New Mexico birders have the opportunity to participate in a community science project

A group of researchers chose a mountain peak in New Mexico as a location where birders can help with breeding bird counts. The Mountain Bird Network selected Deception Peak, which can be accessed from the Ski Santa Fe area, in New Mexico as one of three locations to start the community science project. The data […]

New Mexico birders have the opportunity to participate in a community science project

A group of researchers chose a mountain peak in New Mexico as a location where birders can help with breeding bird counts.

The Mountain Bird Network selected Deception Peak, which can be accessed from the Ski Santa Fe area, in New Mexico as one of three locations to start the community science project.

The data gathered will be used to inform studies looking into the impacts of climate change on birds.

Ethan Linck, a postdoctoral researcher at the University of New Mexico, will lead the efforts in the state.

“I always like science that can involve the public and demystify the scientific process,” he said.

He said the idea for the project began several weeks ago when he was talking with his friend, Ben Freeman, who is a postdoctoral researcher at the University of British Columbia. Freeman wanted to get his ornithology class involved in surveying birds. Linck said he liked Freeman’s idea and thought it would be a good opportunity to get data from New Mexico as well. The two of them were joined by Matt Chmielwski, a postdoctoral researcher at Temple University in Oregon.

Surveys will be occurring at Mt. Seymour in British Columbia, Mount Hood in Oregon and Deception Peak in New Mexico.

These mountains were chosen because they are easily accessible, fairly high in elevation and are located near metropolitan areas.

The scientists are asking birders who want to participate to visit those sites between sunrise and 10 a.m. any day that doesn’t have rain through July 15. This time period was chosen based on the birds’ breeding season.

Participants will use eBird, a free app created by Cornell Lab of Ornithology, to record the birds they see and then tag MountainBirdNetwork. The app will record details like how long the participants were birding and the GPS coordinates of where they were. The app also includes privacy settings that allows users to participate in citizen science projects without worrying about their personal information. This includes the option to have names publicly displayed as “Anonymous Birder.”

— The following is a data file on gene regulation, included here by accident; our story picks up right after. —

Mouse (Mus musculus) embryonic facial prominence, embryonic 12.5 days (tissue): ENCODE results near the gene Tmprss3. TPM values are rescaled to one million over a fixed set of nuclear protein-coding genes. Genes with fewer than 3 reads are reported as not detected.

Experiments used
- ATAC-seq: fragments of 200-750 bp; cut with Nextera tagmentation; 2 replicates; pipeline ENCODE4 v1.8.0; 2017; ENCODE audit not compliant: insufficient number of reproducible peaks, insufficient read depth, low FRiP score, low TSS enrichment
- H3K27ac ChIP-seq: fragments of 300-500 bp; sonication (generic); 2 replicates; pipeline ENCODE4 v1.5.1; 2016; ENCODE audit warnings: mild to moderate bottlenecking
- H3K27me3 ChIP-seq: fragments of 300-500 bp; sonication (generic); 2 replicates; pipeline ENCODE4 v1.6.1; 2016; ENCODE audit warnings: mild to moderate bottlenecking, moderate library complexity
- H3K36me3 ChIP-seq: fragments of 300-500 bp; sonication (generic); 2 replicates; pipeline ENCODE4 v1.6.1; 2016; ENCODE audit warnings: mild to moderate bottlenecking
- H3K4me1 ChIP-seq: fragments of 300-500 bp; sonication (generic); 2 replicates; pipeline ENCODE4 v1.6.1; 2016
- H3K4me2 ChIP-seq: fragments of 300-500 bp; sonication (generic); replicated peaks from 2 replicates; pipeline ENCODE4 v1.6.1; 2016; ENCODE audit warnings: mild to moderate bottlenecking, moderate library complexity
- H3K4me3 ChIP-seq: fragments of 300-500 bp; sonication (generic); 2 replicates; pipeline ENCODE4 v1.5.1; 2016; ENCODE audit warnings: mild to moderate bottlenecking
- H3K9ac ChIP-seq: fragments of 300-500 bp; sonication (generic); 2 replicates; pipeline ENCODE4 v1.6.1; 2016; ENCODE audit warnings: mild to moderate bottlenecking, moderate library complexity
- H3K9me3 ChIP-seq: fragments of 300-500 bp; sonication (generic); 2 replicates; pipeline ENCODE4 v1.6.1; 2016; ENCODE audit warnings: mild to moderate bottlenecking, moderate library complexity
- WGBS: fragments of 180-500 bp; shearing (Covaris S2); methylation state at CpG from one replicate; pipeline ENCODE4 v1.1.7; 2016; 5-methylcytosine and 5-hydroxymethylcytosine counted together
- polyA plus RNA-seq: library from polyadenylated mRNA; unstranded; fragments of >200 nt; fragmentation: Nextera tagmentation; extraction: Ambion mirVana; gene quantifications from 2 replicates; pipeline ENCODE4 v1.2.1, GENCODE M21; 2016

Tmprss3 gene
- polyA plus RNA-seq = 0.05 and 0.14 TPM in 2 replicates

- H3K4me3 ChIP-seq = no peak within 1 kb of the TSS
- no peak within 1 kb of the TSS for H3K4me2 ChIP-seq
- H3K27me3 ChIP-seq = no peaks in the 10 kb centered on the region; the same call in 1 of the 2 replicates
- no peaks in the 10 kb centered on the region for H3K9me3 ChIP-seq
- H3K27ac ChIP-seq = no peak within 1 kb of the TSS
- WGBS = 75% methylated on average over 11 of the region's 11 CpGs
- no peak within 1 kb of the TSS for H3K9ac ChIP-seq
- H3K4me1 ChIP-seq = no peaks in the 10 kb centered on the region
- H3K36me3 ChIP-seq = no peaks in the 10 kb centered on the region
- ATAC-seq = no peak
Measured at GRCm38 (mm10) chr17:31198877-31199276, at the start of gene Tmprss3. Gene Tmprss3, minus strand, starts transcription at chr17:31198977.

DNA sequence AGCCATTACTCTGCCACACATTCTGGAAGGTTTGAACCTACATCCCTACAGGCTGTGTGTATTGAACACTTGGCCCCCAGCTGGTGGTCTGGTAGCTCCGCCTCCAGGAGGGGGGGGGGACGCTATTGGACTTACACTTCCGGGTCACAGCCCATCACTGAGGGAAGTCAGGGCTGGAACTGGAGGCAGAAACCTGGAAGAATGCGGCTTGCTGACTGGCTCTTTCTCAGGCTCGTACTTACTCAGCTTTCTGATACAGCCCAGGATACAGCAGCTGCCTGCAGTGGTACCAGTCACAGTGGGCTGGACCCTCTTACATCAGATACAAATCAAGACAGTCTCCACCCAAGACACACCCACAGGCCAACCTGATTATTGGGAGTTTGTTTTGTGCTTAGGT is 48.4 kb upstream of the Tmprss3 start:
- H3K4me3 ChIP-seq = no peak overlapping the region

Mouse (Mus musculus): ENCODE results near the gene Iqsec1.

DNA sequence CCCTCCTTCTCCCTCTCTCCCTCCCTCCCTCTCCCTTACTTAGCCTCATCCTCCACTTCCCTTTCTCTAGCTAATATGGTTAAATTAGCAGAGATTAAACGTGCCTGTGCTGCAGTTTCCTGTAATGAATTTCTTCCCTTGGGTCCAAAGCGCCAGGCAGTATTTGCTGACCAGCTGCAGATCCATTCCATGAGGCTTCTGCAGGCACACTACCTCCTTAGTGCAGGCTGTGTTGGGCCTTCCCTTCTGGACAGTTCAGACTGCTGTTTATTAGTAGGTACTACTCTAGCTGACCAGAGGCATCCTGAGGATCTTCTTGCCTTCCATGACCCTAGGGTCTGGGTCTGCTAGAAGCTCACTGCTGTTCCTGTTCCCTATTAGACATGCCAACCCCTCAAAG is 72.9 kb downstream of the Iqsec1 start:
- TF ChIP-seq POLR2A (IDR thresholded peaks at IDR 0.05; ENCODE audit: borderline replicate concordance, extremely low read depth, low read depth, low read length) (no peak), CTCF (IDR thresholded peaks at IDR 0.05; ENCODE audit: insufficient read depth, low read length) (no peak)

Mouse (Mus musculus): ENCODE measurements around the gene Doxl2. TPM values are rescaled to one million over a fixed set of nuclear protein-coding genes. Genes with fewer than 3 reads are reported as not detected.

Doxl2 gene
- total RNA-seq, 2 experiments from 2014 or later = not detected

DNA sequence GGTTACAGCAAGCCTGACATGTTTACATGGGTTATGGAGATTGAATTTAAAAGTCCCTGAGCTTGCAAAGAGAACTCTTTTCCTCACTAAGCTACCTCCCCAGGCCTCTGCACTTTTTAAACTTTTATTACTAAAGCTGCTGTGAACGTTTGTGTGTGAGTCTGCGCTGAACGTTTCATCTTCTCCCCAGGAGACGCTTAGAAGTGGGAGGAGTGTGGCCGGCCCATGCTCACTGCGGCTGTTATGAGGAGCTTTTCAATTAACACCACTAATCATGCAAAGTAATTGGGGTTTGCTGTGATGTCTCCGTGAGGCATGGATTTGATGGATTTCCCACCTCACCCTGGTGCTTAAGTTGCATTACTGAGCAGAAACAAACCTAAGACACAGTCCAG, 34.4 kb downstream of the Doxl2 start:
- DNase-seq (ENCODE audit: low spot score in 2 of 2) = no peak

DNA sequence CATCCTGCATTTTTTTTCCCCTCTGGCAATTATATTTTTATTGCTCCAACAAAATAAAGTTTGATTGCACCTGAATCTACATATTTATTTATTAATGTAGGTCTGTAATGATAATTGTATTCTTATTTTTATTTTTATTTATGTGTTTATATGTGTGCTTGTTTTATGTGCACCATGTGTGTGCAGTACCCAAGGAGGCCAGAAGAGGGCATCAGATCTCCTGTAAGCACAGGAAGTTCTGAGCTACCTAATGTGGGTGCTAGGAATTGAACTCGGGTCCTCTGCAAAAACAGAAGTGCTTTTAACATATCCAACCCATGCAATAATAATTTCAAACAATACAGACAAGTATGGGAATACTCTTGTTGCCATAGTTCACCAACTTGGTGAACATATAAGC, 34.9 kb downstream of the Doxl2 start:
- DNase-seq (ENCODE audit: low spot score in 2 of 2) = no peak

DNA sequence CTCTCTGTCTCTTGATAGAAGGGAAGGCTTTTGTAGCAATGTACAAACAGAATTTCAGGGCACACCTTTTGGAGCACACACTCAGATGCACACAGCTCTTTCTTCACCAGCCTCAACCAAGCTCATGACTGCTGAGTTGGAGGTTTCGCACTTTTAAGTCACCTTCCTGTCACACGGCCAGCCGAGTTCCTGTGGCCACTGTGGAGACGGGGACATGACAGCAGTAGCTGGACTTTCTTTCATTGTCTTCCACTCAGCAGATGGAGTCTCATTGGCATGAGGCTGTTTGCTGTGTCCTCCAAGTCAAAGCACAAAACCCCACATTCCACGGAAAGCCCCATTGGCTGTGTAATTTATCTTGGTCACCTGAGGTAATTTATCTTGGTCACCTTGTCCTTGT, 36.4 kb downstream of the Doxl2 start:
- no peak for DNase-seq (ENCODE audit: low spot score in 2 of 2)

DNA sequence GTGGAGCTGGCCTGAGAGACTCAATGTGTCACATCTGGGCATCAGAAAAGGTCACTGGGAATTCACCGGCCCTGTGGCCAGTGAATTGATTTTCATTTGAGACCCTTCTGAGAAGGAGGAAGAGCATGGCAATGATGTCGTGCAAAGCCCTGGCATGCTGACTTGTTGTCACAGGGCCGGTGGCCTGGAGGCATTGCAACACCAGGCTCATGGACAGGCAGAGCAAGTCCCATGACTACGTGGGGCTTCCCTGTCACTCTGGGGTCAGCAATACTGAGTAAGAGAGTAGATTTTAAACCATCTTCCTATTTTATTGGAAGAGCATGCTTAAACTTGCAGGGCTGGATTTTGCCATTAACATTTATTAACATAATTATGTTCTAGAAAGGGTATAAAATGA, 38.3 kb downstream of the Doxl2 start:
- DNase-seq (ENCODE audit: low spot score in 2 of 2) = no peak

Birders should spend about five minutes in one location recording every bird they see or hear within 50 meters of them. Then they can move to another spot which should be at least 150 meters away.

Linck said the Deception Peak area has a diversity of habitats ranging from piñon juniper near Santa Fe to alpine tundra near the top of the mountain. A lot of the habitat is a mixed conifer forest with aspens and he said it is really representative of a lot of mountain forests in North America.

“You get a lot of bird species that extend from here to basically Alaska, and in some cases the northeast as well,” he said.

The more common species that are seen include warbling vireos, ruby-crowned kinglets, cordilleran flycatchers, Clark’s nutcrackers and various species of warblers.

“There’s lots of activity and these are species that will mostly be found in Wyoming and Montana, Colorado and some of them in British Columbia too and so we can use that as a nice point of comparison.”

Linck said birders of all levels are welcome to participate.

“We want to make this as inclusive as possible,” he said.

He said they are confident that people of all birding abilities—from those who can identify every bird they hear to those who are just getting started—will be able to contribute useful data.

The eBird app also provides birders with a list of birds that they are likely to see in the area, which can help new birders identify the species.

These surveys will be repeated on regular intervals to monitor the bird populations.

“I personally would love to have this happen every year,” Linck said, though he said the intervals could be every five or 10 years instead of annually.

Linck said New Mexico has one of the most diverse lists of bird species in the country.

“It’s a great state to get out and go birding in,” he said, adding that it is a good state to compare bird species to other western states like Colorado, Arizona and California.

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